“One cannot expect statistics on her physical reaction to add much knowledge or nourishment to her inner life, to her basic relation to herself, or to her long postponed hope and right, as a human being, to be creative in other ways besides the purely physical one.”

“Woman must come of age by herself.  This is the essence of “coming of age” – to learn how to stand alone…Perhaps both men and women in America may hunger, in our material, outward, active, masculine culture, for the supposedly feminine qualities of heart, mind and spirit – qualities which are actually neither masculine nor feminine, but simply human qualities that have been neglected.  It is growth along these lines that will make us whole, and will enable the individual to become world to himself.”

“This is what one thirsts for, I realize, after the smallness of the day, of work, of details, of intimacy – even of communication, one thirsts for the magnitude and universality of a night full of stars, pouring into one like a fresh tide.”

“Lightness of touch and living in the moment are intertwined.”

“We insist on permanency, on duration, on continuity; when the only continuity possible, in life as in love, is in growth, in fluidity – in freedom, in the sense that the dancers are free, barely touching as they pass, but partners in the same pattern.”

“Security in a relationship lies neither in looking back to what it was in nostalgia, nor forward to what it might be in dread or anticipation, but living in the present relationship and accepting it as it is now.”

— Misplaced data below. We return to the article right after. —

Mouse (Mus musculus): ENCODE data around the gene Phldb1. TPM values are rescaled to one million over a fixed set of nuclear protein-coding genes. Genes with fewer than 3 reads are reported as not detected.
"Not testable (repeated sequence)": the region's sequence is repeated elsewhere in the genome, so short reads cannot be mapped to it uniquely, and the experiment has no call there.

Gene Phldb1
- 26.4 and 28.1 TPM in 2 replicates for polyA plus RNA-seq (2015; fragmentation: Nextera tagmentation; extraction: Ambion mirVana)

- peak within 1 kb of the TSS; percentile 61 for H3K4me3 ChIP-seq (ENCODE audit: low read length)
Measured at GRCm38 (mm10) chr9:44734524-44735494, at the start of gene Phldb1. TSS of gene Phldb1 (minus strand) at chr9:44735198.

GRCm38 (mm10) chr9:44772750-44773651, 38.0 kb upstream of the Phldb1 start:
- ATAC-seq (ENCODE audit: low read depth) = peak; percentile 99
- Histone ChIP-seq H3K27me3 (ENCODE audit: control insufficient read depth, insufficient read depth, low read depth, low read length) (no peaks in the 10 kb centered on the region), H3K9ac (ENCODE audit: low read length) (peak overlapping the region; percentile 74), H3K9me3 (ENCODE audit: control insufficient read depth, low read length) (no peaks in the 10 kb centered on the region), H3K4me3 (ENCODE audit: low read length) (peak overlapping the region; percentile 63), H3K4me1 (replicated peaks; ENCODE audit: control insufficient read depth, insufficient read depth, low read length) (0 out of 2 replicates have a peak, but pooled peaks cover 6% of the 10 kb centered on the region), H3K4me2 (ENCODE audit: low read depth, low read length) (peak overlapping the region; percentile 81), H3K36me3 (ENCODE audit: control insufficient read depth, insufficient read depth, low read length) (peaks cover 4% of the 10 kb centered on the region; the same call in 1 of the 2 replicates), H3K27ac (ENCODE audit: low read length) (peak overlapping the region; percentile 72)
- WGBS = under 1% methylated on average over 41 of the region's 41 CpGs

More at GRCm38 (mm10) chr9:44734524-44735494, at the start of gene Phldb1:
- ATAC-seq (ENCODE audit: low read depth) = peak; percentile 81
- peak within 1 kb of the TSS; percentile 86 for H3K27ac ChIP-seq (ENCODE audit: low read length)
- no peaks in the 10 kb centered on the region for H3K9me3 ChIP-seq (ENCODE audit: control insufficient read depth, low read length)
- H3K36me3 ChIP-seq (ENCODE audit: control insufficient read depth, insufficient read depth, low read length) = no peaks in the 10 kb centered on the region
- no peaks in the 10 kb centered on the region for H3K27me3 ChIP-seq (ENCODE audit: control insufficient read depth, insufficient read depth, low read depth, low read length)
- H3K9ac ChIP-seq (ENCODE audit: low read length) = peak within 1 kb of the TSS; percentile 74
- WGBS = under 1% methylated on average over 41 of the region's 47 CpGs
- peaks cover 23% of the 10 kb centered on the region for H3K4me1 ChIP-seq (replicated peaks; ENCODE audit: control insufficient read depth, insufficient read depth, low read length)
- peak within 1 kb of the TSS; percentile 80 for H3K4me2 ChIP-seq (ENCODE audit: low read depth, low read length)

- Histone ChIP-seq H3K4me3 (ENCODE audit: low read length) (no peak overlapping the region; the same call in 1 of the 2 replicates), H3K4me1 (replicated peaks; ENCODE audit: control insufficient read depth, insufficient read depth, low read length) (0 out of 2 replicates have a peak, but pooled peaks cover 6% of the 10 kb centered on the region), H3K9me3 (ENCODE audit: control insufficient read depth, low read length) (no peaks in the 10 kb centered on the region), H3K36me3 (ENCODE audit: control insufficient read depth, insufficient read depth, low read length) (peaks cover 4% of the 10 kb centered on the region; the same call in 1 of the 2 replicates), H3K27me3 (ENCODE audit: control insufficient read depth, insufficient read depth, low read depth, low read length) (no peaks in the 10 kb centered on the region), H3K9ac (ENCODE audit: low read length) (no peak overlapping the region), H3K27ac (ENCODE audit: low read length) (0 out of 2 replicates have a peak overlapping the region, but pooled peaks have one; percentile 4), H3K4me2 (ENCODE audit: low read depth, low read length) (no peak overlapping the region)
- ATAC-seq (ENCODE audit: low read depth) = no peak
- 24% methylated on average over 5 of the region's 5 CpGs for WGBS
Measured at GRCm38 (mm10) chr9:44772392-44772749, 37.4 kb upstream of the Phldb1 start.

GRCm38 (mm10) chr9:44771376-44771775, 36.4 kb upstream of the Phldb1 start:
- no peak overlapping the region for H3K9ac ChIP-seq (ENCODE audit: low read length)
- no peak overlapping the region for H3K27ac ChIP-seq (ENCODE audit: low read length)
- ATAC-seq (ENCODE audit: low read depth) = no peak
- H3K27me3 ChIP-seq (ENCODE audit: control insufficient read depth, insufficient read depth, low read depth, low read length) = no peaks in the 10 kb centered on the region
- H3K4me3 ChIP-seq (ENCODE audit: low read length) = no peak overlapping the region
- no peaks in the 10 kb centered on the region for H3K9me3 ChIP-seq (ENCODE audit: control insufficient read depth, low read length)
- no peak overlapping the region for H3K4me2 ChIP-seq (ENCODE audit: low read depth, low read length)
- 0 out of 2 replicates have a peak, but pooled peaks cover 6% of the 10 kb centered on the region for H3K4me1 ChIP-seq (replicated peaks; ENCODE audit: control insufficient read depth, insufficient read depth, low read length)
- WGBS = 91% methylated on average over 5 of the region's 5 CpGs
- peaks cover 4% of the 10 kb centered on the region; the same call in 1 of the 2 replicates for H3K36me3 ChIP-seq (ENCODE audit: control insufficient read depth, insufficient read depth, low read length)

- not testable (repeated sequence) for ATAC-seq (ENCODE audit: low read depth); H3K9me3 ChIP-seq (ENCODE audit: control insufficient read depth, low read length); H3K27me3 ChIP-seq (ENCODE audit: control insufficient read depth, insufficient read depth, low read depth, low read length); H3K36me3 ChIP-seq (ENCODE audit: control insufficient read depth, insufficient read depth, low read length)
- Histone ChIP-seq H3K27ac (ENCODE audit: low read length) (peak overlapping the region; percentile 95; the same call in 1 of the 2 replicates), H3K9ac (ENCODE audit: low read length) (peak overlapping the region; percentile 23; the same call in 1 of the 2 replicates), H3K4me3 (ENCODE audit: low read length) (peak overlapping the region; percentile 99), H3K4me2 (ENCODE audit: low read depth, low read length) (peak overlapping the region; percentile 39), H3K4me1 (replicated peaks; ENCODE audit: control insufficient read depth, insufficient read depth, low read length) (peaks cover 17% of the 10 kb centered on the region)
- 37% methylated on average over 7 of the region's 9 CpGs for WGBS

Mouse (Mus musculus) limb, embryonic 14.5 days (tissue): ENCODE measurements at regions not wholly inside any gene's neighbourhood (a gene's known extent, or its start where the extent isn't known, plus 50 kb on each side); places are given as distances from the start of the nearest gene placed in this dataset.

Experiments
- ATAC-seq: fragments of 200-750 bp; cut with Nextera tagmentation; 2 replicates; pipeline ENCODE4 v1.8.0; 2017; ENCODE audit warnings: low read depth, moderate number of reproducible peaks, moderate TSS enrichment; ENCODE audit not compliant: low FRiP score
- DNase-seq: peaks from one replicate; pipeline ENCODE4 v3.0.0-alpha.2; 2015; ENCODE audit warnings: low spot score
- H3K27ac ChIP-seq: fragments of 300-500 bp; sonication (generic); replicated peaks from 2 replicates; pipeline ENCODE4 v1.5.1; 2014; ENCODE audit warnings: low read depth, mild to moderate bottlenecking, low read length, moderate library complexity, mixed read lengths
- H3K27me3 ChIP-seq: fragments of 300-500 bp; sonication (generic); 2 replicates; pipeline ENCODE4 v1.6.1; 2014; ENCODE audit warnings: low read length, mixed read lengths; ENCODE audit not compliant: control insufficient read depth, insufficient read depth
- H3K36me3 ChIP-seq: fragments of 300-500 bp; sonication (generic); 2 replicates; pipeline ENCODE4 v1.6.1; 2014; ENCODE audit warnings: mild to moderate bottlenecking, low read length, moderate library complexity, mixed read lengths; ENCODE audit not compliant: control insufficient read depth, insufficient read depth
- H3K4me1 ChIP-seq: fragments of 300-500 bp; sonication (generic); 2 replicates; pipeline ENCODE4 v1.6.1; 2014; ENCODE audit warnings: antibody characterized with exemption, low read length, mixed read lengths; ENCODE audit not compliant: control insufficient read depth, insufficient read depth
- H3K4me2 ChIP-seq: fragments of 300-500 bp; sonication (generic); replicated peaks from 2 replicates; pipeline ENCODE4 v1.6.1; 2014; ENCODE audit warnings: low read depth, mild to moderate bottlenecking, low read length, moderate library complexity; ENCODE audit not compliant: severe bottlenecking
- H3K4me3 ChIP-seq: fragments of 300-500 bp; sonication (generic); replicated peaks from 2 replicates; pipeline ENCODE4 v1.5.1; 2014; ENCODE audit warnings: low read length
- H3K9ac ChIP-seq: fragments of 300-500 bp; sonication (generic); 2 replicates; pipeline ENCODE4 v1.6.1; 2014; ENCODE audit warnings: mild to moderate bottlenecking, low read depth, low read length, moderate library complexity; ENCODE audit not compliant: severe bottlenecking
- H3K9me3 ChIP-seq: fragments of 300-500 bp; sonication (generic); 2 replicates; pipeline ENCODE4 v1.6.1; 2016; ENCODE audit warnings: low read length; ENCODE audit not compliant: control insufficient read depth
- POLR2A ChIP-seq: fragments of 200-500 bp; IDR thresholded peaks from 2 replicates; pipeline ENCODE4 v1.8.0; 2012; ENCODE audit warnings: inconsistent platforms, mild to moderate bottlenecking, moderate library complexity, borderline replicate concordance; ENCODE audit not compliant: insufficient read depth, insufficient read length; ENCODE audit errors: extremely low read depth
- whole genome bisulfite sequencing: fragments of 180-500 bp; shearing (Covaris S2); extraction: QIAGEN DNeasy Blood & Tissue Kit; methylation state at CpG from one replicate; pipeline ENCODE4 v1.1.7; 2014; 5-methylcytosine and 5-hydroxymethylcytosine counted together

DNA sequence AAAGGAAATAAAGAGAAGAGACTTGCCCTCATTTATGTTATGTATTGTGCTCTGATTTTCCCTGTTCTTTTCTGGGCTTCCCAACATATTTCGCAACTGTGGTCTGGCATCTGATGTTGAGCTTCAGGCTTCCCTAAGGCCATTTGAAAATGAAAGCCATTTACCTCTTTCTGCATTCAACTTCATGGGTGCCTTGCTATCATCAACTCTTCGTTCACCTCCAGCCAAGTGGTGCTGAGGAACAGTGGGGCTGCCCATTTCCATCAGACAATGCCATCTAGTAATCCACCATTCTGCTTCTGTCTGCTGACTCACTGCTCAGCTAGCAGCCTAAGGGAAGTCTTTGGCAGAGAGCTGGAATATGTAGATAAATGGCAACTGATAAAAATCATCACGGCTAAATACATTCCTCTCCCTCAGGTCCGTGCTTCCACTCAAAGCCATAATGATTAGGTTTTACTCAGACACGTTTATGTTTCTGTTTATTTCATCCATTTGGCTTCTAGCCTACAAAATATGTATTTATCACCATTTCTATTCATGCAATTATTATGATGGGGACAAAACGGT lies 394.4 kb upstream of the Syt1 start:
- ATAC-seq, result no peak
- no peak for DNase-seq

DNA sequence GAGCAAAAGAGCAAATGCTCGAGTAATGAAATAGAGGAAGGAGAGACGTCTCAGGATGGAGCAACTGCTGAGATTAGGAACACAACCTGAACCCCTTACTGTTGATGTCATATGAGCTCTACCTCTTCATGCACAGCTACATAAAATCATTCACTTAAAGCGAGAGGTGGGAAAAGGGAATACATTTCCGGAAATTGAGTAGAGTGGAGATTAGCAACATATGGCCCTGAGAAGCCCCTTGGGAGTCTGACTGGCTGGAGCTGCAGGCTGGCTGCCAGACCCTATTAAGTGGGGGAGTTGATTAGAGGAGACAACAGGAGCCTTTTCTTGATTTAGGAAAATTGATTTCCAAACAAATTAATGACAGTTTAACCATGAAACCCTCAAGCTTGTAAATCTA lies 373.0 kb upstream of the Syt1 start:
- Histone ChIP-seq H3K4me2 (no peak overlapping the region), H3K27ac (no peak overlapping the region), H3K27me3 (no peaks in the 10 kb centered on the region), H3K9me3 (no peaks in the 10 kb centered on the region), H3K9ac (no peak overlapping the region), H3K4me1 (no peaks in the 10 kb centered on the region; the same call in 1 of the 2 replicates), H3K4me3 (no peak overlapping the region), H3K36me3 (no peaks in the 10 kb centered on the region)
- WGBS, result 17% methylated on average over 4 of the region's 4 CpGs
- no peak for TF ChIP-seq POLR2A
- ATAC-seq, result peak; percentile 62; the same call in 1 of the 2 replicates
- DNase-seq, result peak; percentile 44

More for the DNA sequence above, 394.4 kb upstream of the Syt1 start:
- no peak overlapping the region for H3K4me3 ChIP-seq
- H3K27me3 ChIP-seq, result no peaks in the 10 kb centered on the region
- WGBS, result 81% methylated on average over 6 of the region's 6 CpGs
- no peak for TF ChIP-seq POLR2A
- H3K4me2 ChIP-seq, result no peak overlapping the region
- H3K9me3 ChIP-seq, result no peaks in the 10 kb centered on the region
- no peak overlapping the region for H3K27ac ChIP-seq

“Intermittency – an impossible lesson for human beings to learn.  How can one learn to live through the ebb-tides of one’s existence?”

“Island-precepts, I might call them if I could define them, sign-posts toward another way of living.  Simplicity of living, as much as possible, to retain a true awareness of life. Balance of physical, intellectual, and spiritual life.  Work without pressure.  Space for significance and beauty.  Time for solitude and sharing.  Closeness to nature to strengthen understanding and faith in the intermittency of life:  life of the spirit, creative life, and the life of human relationships.  A few shells.”

“Perhaps we never appreciate the here and now until it is challenged, as it is beginning to be today even in America.”

“The here, the now, and the individual, have always been the special concern of the saint, the artist, the poet, and – from time immemorial – the woman.”

 

copyright:  1955 by Anne Morrow Lindbergh
author bio:  https://www.biography.com/people/anne-morrow-lindbergh-9542041
photo:  Jill Krementz